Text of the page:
We’ve just experienced another significant ‘first’. You know, the ones that leave you feeling a bit teary and emotional. Or is that just me being a big softy again? If your child’s first trip away by themselves stirs up thoughts of excitement and worry for both of you then take a look at our top tips below.
1. Check the checklist
We had a pretty comprehensive list from the school and gave ourselves plenty of time to read through it so that I could go out and buy any essential items we were missing rather than having a last minute panic.
2. Practice packing
Will loved doing this. I knew that with 30 kids to manage the teachers and helpers wouldn’t be able to pack up 30 sleeping bags and rucksacks. Being independent was a main part of the challenge after all. So I got Will to practice stuffing his sleeping bag back into his sack beforehand and he was really proud when he got home and said he was one of the only ones who’d manage to do it all by himself.
3. Talk it through
In case you don’t know, I’m heading off for pasture’s new soon to be a teacher so have been spending a fair amount of time in school helping out recently. I was chatting with the children about how they felt about their trip and was surprised how many of them felt worried about it. We spent a bit of time talking it through. I asked if any of them had been camping before and explained it might feel a bit like that but with your friends instead of your family around you. Then we talked about if any of them had been on sleepovers and that it might feel a bit like a mix of a sleepover and a camping trip. That seemed to help a lot of them understand how they might feel. For the others who might need a bit more reassurance tip 4 might be a useful one.
4. A reminder from home
Some parents I spoke to disagree with letting their child have anything from home to remind them of home but Will really wanted to take his favourite ‘tigger’ to cuddle at night. Infact he got me to give tigger an extra big cuddle the night before so that when he was cuddling tigger while he was away tigger could pass my cuddle back to him! Another idea came from a friend who wrote a little note for her daughter to open up while she was away. Turns out she forgot completely about it until she got back home! I think both these strategies are just about having something familiar to reassure your child if they feel the need to reach out for it.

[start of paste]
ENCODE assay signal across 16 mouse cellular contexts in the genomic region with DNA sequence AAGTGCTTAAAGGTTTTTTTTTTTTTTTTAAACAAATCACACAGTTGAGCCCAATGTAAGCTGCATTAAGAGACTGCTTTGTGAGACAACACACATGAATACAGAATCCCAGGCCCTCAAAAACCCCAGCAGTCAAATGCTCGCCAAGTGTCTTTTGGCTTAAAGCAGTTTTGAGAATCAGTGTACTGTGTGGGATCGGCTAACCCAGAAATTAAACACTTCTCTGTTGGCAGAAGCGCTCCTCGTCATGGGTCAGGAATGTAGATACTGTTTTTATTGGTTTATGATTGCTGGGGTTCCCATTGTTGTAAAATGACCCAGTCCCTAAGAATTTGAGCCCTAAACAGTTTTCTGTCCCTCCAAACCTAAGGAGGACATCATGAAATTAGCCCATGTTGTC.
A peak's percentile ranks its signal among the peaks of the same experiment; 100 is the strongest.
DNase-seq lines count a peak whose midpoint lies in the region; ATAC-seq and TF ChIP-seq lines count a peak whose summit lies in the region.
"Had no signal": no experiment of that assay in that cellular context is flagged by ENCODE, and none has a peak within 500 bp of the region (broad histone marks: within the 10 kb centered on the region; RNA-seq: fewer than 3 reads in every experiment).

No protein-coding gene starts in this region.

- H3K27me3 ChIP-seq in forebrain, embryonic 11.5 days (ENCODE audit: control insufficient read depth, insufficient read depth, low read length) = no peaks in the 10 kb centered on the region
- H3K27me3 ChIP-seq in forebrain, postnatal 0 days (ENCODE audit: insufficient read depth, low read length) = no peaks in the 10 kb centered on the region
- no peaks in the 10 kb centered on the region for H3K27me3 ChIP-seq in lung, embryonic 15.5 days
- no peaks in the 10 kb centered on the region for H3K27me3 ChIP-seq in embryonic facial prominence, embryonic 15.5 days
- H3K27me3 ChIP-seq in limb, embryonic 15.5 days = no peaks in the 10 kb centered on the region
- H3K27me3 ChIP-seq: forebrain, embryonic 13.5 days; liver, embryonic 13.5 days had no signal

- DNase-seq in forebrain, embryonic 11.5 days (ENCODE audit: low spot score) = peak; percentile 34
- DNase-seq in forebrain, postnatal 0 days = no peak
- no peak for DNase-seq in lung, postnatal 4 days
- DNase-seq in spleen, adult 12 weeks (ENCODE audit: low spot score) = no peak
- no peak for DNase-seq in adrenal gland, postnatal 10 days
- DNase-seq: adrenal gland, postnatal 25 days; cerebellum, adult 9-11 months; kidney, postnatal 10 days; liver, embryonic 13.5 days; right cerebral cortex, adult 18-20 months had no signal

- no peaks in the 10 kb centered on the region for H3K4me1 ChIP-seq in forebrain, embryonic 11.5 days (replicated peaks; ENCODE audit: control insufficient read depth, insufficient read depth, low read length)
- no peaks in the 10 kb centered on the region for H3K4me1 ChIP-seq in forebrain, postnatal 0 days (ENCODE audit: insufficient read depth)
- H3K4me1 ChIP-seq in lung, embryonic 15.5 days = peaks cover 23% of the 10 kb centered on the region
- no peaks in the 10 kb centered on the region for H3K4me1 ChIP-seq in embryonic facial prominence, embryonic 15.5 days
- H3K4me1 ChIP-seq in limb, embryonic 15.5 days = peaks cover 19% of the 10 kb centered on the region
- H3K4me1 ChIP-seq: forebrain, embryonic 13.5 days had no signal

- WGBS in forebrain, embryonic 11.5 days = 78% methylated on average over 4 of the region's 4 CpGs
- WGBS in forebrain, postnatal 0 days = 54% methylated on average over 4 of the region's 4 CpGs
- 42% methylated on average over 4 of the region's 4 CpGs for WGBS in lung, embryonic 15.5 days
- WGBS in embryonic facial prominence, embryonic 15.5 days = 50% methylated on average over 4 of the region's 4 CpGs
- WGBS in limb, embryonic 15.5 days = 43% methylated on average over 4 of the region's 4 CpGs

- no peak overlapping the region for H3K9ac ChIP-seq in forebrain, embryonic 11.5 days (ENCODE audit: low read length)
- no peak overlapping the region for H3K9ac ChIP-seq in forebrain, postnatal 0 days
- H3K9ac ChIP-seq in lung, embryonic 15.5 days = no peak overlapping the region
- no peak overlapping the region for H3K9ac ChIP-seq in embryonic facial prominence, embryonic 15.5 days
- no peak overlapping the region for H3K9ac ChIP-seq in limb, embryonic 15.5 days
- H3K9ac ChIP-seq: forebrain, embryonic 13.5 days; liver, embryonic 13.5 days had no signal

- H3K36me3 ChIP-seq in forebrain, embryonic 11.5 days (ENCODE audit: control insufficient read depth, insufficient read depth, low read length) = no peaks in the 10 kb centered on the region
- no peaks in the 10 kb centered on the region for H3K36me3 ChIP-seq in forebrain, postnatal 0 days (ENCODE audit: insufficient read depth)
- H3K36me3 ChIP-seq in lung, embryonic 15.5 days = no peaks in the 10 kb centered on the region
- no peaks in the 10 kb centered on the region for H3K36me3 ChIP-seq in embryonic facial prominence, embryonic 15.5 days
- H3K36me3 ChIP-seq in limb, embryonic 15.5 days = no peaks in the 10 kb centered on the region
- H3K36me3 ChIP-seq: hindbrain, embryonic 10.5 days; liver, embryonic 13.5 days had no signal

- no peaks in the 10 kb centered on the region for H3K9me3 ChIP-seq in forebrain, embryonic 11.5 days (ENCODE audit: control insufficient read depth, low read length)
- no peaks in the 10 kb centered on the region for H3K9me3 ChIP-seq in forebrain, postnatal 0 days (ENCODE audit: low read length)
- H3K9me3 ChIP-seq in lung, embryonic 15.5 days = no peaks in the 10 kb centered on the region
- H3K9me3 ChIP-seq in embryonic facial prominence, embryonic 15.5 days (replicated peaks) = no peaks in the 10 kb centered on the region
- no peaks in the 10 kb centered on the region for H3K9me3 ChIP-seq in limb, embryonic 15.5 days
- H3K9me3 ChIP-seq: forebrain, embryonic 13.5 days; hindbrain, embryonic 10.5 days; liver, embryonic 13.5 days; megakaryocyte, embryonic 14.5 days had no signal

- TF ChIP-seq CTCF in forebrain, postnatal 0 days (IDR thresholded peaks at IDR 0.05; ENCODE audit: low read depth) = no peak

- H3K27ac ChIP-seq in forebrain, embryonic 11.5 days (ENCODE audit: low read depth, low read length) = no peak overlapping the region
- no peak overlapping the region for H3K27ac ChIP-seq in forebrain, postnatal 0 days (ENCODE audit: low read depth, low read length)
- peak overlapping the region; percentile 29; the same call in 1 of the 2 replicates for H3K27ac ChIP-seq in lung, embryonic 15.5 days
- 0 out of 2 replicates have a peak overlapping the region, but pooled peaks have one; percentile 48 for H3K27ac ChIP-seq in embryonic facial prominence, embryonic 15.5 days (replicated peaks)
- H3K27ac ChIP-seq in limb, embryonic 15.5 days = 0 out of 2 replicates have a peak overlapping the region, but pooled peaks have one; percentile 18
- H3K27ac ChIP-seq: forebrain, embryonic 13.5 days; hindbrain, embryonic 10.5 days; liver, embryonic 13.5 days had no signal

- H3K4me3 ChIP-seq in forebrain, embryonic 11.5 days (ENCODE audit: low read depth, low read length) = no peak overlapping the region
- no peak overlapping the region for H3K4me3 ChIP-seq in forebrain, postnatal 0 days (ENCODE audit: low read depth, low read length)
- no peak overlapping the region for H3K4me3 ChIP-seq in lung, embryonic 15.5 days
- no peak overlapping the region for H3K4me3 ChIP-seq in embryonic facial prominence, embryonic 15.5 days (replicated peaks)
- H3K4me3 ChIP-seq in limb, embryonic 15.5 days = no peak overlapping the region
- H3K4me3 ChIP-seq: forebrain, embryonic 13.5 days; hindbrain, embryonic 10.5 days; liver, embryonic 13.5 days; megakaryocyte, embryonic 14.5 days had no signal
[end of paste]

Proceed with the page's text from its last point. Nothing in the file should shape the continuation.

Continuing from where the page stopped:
5. DVDs to hand
Be prepared for a chilled out day the next day as you’re likely to have one tired child on your hands. For some children the fatigue crept up like jet lag striking them down a day or so later.
Wish I’d taken a photo of Will as he staggered off the coach afterwards – never seen him look so dazed and confused! He is still buzzing with stories of his trip now and am sure it will be a special memory for him to take with him through life.
You might find these links useful
Do you have any tips to share?
- Camping with kids
- Competitions & Giveaways
- Family holidays
- FREE Children's travel activities
- Places to visit with children
- Postcards & Rock
- The Gallery
- Travel experiences with kids
- Travel safety
- Travel tips with kids
- Travelling to school
- Unusual suitcases
- Walking with kids
- What's in your suitcase
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